Georgian President Giorgi Margvalashvili slammed his Russian counterpart Vladimir Putin’s July 19 statement that NATO enlargement to Georgia and Ukraine poses “direct threat” to the Russian Federation.
Speaking at the ambassadorial meeting in Moscow, Vladimir Putin warned that the Kremlin would give appropriate response to “such aggressive steps,” and called for “a new, positive agenda aimed at collaboration and attempts to find common ground.”
In a statement released yesterday, President Giorgi Margvelashvili stressed Georgia’s cooperation with the Alliance “seeks to establish regional security and promotes stability, including on the southern borders of the Russian Federation.”
He also said the first step for “building a positive agenda,” should be the Kremlin’s compliance with the terms of the August 12, 2008 ceasefire agreement and granting the right to safe return to refugees and IDPs to their places of residence.
“Our proposals to Russia have been aimed at transforming the existing paradigm of confrontation into a space for cooperation, but confidence cannot be restored by violating sovereignty and territorial integrity of neighboring states,” the President added.
The Ball is in Russia’s Court, Diplomats Say
In an interview with Rustavi 2 TV also on July 19, Russia’s Foreign Ministry Spokesperson Maria Zakharova said Moscow is interested in “full restoration of neighborly relations” with Georgia, and that “progress in normalizing relations rests exclusively with Tbilisi’s political will and realism.”
Zurab Abashidze, the Georgian Prime Minister’s special representative for Russia, responded to the statement on July 20, saying if Moscow wants to “genuinely resolve” its relations with Georgia, “no one prevents it from doing so.”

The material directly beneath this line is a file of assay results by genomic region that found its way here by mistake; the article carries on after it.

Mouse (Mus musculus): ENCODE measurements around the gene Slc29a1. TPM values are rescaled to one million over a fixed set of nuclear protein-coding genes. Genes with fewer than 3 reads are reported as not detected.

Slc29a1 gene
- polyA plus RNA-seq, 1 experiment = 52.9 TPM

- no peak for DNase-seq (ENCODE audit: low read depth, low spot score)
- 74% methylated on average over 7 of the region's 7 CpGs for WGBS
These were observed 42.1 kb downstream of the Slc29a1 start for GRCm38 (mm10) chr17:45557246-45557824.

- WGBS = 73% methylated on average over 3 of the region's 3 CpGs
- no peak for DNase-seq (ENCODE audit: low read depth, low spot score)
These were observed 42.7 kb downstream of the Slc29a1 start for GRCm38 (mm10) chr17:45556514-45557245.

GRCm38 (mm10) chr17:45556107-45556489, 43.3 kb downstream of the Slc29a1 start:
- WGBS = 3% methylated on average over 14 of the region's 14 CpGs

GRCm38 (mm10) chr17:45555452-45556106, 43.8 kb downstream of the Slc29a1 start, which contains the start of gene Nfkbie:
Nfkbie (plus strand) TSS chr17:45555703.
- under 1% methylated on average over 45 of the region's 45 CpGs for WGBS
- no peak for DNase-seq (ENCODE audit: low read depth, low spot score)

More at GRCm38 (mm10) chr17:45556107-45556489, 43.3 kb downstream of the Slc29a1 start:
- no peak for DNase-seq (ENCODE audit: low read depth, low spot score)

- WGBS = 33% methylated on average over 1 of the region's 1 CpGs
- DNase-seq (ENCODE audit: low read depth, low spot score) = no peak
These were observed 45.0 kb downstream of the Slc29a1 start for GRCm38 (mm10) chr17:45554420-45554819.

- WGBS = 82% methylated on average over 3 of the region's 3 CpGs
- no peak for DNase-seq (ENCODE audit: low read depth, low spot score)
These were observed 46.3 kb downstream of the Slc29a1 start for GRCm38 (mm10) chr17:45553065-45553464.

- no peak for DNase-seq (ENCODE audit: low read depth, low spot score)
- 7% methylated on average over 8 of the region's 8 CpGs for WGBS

“Instead of accusing others, the Russian side has to assess the situation with self-criticism and pursue the steps that the international community has long been expecting it to do,” Abashidze underlined, calling on Moscow to implement the 2008 ceasefire agreement and withdraw its troops from Abkhazia and Tskhinvali Region.
“Observing the principles of international law and respecting Georgia’s sovereignty and territorial integrity is exactly what will demonstrate to the international community that Russia is willing to resolve its relations with Georgia,” he added.
Similar messages were voiced by Foreign Minister Davit Zalkaliani. He stressed Tbilisi has been pursuing constructive steps to deescalate the situation with Russia, but “unfortunately there has been no progress in terms of the political settlement [of the conflict].”
“[The key to restoring] full-scale relations lies on our redlines – [respecting] Georgia’s sovereignty and territorial integrity; therefore, everyone, including the Russian Federation has to respect the norms of international law and its core principle – the territorial integrity and sovereignty of states,” Zalkaliani added.